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The Dance of King Gesar of Ling

Gesar Statue
Statue of King Gesar in Dzogchen Monastery’s Protector Temple

King Gesar of Ling is considered an emanation of Guru Rinpoche. He is a timeless hero and protector who relieves the sufferings of every living being. The legend of King Gesar dates back over 1,000 years and is claimed to be the longest epic in the world, much longer than Homer’s Iliad and Odyssey and the Indian epic Mahabharata. The legend is preserved in hand printed scriptures, by storytellers and by the lama dancers of Dzogchen Monastery.

The world famous dance of King Gesar originated in Dzogchen Monastery and the tradition subsequently passed on to many of Dzogchen’s branch monasteries throughout Tibet. Since the first re-enactment in Dzogchen, dances have been performed annually at Tibetan New Year.

King Gesar

The dance of King Gesar was revealed in the meditative visions of the Fifth Dzogchen Rinpoche Thupten Choki Dorje in the nineteenth century. According to these visions eighty unique dance masks were made, all with different characteristics and expressions. Since that time the tradition of the dance of King Gesar has spread to over one hundred neighbouring monasteries. The dance of King Gesar is particularly special because it not only re-enacts the legends of the Kingdom of Ling but combines them with the secret and holy dances of the vajra deities. This makes the dance not only spectacular to watch but also a source of great blessing.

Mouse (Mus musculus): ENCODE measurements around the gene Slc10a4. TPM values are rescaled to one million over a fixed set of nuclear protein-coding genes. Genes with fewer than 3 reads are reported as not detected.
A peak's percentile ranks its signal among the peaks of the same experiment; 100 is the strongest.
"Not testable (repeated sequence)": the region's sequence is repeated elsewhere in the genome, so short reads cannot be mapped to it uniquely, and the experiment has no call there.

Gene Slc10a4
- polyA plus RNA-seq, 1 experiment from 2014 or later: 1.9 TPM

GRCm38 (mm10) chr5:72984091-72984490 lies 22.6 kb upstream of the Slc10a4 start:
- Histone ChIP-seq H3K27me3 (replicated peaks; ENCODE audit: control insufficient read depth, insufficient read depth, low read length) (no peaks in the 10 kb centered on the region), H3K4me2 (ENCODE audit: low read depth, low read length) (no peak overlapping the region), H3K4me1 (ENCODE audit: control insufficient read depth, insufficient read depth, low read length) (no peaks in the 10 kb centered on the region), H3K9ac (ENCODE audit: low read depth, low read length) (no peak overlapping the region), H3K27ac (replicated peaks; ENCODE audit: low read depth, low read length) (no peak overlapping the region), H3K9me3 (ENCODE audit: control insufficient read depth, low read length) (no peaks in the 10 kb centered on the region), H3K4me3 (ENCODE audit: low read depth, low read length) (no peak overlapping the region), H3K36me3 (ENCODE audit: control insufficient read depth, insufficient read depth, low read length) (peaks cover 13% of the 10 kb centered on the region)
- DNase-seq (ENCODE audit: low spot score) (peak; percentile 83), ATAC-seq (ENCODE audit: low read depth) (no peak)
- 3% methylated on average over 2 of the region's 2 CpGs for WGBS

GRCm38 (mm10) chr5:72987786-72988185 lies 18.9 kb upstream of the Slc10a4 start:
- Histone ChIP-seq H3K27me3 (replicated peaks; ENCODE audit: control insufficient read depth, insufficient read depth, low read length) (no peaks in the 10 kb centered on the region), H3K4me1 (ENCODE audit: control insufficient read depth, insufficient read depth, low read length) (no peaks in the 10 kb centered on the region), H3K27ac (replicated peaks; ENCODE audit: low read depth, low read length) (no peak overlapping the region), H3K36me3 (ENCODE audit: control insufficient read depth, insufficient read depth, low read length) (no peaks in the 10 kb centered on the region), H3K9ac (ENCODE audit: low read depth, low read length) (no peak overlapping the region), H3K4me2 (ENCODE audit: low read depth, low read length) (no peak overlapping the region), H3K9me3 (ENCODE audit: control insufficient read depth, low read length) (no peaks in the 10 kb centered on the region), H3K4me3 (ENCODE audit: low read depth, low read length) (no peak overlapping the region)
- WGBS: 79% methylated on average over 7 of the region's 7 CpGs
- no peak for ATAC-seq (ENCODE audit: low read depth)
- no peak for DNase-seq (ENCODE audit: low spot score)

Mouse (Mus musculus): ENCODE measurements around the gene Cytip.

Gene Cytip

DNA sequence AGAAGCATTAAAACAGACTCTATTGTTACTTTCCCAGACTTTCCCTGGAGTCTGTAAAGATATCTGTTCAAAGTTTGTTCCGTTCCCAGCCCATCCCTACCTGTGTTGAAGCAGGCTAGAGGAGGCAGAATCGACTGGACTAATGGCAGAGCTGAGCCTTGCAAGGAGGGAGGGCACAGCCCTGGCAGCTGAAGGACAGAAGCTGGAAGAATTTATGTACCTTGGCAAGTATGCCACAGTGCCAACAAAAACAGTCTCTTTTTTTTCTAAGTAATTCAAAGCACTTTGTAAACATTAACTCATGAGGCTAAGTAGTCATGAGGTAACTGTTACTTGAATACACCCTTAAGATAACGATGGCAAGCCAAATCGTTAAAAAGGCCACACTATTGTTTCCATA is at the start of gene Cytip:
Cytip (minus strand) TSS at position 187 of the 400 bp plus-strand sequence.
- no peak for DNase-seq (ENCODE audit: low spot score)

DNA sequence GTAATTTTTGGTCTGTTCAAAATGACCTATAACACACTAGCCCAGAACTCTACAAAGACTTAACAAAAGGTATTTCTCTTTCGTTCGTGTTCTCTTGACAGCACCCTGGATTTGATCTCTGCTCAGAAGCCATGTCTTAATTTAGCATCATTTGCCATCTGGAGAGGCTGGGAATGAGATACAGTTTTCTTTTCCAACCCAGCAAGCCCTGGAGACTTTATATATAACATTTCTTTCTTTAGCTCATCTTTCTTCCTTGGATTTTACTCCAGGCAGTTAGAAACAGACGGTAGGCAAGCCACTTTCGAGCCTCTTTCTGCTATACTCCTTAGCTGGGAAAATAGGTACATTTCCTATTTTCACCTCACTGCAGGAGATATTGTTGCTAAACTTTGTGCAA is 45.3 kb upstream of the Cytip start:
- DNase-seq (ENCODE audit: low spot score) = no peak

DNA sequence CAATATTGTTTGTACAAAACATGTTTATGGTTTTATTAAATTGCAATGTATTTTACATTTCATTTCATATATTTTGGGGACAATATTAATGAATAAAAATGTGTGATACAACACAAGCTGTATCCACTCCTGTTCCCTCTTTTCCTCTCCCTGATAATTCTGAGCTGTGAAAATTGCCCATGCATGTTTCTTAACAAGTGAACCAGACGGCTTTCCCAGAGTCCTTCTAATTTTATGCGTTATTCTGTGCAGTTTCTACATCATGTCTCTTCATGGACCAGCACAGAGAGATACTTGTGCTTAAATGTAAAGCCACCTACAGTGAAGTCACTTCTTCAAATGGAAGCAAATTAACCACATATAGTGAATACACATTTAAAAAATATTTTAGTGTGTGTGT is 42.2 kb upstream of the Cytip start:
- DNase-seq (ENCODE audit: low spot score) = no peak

Dzogchen monastery has also been the source of many written works upon the subject of King Gesar. Among the most famous are texts those composed by the First Dzogchen Rinpoche Pema Rigzin, Patrul Rinpoche, Great Khenpo Pema Banza, Mipham Rinpoche and the Fifth Dzogchen Rinpoche Tupten Choki Dorje.

Read the biography of the Fifth Dzogchen Rinpoche

 

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